Update: Just got an email from Sophia Shaw, the MSc student in question: “I am happy that they have made an apology , but I am very aware that a number of other mistakes were made that were not acknowledge in their statement. Sophia”
The media is a game-like world of blurry truths, where the vague narrative shape of a story matters more than clarity, accuracy and evidence. Three weeks ago the Daily Telegraph published an unpleasant article headlined “Women who dress provocatively more likely to be raped, claim scientists”. It was based on the unpublished and unfinished dissertation of a masters student and got the story entirely wrong. The title of the press release for the same research was “Promiscuous men more likely to rape”, which gives you some small clue as to how weirdly this story was distorted by the newspaper. I wrote about this two weeks ago here, documenting all of their errors in detail.
First the Telegraph changed the story, modifying it slightly, but it was still wrong. Then the story disappeared without explanation. Now the Telegraph have printed a correction. Here it is.
Owing to an editing error, our report “Women who dress provocatively more likely to be raped, claim scientists” (June 23) wrongly stated that research presented at the recent BPS conference by Sophia Shaw found that women who drink alcohol are more likely to be raped. In fact, the research found the opposite. We apologise for our error.
I suppose I should be pleased, but this correction does not scratch the surface. That is not the only thing the Telegraph got wrong. They said that women who drink alcohol, wear short skirts and are outgoing are more likely to be raped. This was a litany of errors, on a very sensitive issue, based, laughably, on an unfinished dissertation by a masters student. Read their article for yourself. Every one of their key assertions was factually incorrect, as the student who did the work explained two weeks ago.
According to a Media Guardian story the BPS (who carry some serious responsibility for this piece in the first place, as I explained) and Sophia Shaw are delighted with this correction.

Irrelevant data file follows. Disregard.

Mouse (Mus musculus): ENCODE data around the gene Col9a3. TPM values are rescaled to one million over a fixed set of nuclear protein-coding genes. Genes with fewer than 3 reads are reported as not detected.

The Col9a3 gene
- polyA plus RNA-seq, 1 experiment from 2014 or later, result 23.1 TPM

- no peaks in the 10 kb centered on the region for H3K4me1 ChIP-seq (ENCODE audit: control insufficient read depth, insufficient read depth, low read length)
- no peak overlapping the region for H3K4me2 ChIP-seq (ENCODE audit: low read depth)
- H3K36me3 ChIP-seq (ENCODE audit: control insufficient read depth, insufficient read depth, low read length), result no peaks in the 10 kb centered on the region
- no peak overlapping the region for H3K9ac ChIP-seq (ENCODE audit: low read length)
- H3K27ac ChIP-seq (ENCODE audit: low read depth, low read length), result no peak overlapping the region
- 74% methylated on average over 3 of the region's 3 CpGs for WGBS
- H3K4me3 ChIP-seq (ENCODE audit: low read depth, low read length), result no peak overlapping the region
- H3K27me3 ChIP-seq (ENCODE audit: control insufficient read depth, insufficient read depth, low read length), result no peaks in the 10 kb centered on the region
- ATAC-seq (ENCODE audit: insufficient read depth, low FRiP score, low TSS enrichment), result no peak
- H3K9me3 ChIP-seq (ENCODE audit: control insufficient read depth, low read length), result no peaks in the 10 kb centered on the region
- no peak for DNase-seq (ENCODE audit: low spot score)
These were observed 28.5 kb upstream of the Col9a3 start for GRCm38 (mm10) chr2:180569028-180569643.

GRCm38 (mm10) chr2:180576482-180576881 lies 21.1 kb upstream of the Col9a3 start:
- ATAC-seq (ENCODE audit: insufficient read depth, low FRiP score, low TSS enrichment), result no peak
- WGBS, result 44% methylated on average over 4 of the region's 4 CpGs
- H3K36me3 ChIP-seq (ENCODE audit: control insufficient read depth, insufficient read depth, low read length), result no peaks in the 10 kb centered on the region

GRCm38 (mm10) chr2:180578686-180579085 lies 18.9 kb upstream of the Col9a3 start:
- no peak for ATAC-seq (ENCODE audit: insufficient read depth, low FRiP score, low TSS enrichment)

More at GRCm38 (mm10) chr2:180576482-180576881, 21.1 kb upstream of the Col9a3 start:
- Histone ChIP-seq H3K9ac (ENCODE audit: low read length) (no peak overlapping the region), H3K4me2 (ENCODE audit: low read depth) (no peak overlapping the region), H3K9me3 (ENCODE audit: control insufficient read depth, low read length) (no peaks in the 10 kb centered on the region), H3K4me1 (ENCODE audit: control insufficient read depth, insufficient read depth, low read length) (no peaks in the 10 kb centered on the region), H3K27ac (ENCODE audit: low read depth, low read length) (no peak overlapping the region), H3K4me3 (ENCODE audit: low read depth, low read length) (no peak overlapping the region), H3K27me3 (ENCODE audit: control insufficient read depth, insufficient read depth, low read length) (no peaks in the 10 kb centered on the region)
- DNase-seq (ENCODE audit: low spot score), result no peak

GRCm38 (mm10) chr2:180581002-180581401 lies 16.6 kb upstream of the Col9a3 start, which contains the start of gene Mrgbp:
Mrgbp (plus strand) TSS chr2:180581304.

A British Psychological Society spokesperson said: “The society is pleased that following our complaint to the Daily Telegraph and their subsequent investigation the Daily Telegraph agreed to remove the online article and print a retraction and an apology. Both the society and the researcher are satisfied with this outcome.”
Why have the Telegraph not properly corrected their article? And why do the BPS not care?
Because this is a gamelike world of blurry truths, where for every player the vague narrative shape of a story matters more than clarity, accuracy and evidence. If you squint your eyes, and look very briefly, through the gaps between your fingers, the Telegraph have made a mistake, and they vaguely seem to have corrected it, and apologised. If you look a little bit closer, they’ve only corrected one part of it, nobody has learnt anything at all, and business will continue as before.
This is not just about the rights and wrongs of extrapolating from chance findings which have failed to reach statistical significance, when the researcher themself has told you that it is not a valid finding. This was a grim story about rape. It was littered with nonsense about “scientists claim”, it was entirely wrong, and it really rather blamed women for rape, to an audience of a million readers.
It wouldn’t have hurt them to explain the problems and correct properly.
In case you’re too lazy to click, here is my original takedown of the Telegraph piece:
Ben Goldacre, The Guardian, Saturday 4 July 2009
There’s nothing like science for giving that objective, white-coat flavoured legitimacy to your prejudices, so it must have been a great day for Telegraph readers when they came across the headline “Women who dress provocatively more likely to be raped, claim scientists”. Ah, scientists. “Women who drink alcohol, wear short skirts and are outgoing are more likely to be raped, claim scientists at the University of Leicester.” Well there you go. Oddly, though, the title of the press release for the same research was “Promiscuous men more likely to rape”.